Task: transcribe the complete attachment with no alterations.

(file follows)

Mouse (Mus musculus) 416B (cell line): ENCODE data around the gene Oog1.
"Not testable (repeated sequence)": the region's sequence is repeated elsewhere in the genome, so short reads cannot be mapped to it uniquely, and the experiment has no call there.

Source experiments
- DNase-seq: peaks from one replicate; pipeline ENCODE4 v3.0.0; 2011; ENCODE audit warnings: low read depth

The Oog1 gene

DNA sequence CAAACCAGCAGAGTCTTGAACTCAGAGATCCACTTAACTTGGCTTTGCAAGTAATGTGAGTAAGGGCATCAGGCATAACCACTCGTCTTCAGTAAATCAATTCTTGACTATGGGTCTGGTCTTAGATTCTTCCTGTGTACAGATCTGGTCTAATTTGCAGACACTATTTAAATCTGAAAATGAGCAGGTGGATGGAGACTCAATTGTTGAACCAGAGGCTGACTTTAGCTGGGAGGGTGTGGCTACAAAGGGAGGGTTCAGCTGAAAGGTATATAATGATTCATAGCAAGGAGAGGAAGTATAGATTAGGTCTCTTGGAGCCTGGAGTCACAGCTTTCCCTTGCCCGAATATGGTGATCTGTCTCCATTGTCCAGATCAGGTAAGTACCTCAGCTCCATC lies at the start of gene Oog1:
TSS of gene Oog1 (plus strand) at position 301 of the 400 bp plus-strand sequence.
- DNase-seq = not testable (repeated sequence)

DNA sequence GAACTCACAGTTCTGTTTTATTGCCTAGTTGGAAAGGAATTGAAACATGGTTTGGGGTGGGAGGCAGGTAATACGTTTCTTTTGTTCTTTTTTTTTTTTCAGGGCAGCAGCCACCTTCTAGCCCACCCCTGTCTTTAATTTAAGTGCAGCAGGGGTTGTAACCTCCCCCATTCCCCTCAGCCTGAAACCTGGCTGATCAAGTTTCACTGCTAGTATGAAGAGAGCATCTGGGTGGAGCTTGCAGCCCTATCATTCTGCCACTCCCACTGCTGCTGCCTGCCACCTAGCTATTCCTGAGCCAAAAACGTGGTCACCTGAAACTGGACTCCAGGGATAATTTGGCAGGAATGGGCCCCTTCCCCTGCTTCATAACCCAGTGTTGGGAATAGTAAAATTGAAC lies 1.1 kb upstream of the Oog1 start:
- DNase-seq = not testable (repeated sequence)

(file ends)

Mouse (Mus musculus) 416B (cell line): ENCODE data around the gene Oog1.
"Not testable (repeated sequence)": the region's sequence is repeated elsewhere in the genome, so short reads cannot be mapped to it uniquely, and the experiment has no call there.

Source experiments
- DNase-seq: peaks from one replicate; pipeline ENCODE4 v3.0.0; 2011; ENCODE audit warnings: low read depth

The Oog1 gene

DNA sequence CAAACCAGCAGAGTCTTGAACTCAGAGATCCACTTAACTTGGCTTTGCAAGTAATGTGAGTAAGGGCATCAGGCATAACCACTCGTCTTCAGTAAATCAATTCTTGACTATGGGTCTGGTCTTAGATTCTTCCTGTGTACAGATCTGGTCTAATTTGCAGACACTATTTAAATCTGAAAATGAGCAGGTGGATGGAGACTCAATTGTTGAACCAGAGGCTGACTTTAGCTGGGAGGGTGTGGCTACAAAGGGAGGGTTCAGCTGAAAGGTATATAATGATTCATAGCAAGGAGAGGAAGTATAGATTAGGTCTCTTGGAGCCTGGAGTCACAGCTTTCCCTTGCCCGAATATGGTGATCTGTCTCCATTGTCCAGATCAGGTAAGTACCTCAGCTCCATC lies at the start of gene Oog1:
TSS of gene Oog1 (plus strand) at position 301 of the 400 bp plus-strand sequence.
- DNase-seq = not testable (repeated sequence)

DNA sequence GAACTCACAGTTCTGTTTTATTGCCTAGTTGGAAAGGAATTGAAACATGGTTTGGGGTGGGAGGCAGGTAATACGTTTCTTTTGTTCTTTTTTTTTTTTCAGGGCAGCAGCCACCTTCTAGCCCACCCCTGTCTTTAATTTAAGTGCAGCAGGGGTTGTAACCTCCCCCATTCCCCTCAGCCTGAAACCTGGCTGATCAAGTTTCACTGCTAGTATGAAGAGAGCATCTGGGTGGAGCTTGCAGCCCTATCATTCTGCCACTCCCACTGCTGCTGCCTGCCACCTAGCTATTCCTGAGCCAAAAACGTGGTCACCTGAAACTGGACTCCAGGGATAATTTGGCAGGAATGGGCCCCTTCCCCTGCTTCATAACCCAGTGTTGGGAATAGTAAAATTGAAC lies 1.1 kb upstream of the Oog1 start:
- DNase-seq = not testable (repeated sequence)